• Bupropion SR use has shown mixed results in efficacy when used in combination with NRT and tobacco cessation counseling in adolescence
  • Bupropion may increase suicidal ideation, particularly so in adolescents with depression
  • Hence, mental health should be closely monitored in adolescents who are being given these medications.


Long-term

  • Behavioral counseling and long-term follow-up increases the abstinence rate
  • The treatment of comorbid psychiatric disorders such as ADHD and conduct disorder increases the abstinence rates in long-term.


Special consideration for the management of opioid use disorder

  • Despite increasing trends toward use of opioids in adolescent age group, they still do not receive adequate treatment due to restrictions on use of pharmacotherapy in this age group
  • There is increasing use of injectable opioids in adolescence with associated increase in HIV, hepatitis C, and other blood-borne infectious diseases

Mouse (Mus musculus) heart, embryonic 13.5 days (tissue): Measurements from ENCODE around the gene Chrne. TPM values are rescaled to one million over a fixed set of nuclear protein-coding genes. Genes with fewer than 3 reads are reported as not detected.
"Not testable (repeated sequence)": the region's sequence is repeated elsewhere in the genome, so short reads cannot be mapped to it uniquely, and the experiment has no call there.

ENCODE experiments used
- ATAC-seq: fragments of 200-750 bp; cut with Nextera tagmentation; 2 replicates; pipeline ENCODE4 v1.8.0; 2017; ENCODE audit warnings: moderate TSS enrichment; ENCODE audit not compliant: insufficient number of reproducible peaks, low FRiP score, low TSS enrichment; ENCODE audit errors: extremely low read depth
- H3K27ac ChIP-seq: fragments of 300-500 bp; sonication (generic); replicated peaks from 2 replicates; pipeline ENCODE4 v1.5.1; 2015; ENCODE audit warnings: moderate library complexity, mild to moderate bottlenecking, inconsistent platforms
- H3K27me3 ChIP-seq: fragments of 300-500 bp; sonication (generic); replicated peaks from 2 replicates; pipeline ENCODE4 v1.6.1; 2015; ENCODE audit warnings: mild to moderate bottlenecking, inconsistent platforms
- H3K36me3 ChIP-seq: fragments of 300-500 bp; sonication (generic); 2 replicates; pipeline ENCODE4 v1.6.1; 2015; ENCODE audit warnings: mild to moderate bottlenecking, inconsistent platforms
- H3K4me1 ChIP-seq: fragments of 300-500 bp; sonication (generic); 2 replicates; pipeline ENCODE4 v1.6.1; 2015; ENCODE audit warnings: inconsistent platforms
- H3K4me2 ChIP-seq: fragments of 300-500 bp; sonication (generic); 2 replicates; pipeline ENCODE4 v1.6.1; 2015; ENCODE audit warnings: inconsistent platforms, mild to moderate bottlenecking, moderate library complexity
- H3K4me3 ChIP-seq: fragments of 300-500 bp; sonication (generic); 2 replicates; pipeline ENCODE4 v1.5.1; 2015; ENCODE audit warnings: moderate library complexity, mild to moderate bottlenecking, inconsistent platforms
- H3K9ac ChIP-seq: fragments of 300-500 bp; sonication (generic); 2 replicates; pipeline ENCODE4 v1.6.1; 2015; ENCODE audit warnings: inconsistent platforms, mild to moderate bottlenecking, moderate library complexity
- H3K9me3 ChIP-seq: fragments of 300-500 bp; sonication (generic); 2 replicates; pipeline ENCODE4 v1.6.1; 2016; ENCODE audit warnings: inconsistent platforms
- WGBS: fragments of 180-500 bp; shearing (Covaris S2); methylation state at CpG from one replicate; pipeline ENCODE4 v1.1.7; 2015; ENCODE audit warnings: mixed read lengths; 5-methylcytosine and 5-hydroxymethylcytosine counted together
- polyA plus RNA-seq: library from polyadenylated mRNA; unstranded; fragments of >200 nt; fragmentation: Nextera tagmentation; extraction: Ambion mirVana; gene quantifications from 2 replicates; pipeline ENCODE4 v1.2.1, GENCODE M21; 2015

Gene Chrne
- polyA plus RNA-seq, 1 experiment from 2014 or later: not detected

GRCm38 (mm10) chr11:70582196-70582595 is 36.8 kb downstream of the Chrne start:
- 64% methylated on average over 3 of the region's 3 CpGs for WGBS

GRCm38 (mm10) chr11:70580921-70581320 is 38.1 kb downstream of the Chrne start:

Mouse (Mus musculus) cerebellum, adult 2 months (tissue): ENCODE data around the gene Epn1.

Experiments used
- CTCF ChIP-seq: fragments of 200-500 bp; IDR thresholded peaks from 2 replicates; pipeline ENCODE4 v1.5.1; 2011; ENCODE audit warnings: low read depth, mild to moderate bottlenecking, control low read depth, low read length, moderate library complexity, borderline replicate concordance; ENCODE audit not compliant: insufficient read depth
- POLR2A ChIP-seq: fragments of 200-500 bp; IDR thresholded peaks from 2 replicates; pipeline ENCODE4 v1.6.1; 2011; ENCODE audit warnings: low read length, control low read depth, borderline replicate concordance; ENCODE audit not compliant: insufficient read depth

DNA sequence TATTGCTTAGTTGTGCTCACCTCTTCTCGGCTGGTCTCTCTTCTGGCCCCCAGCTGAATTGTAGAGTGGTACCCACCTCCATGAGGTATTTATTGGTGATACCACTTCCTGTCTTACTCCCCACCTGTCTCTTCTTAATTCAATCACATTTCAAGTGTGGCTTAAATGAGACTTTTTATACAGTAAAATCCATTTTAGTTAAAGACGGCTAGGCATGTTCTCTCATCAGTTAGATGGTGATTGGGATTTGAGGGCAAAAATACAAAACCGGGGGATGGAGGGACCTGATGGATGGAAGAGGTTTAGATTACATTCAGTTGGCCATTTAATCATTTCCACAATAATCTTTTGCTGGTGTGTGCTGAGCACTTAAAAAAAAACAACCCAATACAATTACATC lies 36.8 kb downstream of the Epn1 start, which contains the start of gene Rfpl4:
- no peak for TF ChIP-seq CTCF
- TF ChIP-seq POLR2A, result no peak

• In India, among the intravenous drug users (IDU), opioids are the most commonly injected drugs
  • Clinical opiate withdrawal scale (COWS) might come handy in determining the severity of withdrawal and start and monitoring of pharmacotherapy
  • Apart from routine investigation, viral markers for high risk sexual behaviors and urine screening to confirm opioid use and to look for other substance use are required to plan the individualized management.


Opioid intoxication

Look for a triad of (i) coma/unconsciousness, (ii) severely depressed respiration, and (iii) pinpoint pupils.

Management: In cases of suspected opioid intoxication, airways should be made clear and breathing ensured (supported as required). Initially 0.8mg/70kg naloxone dosing should be given, and the dose may be repeated every 2 to 3 minutes till 10 mg. If no response, alternative cause/substance is to be considered.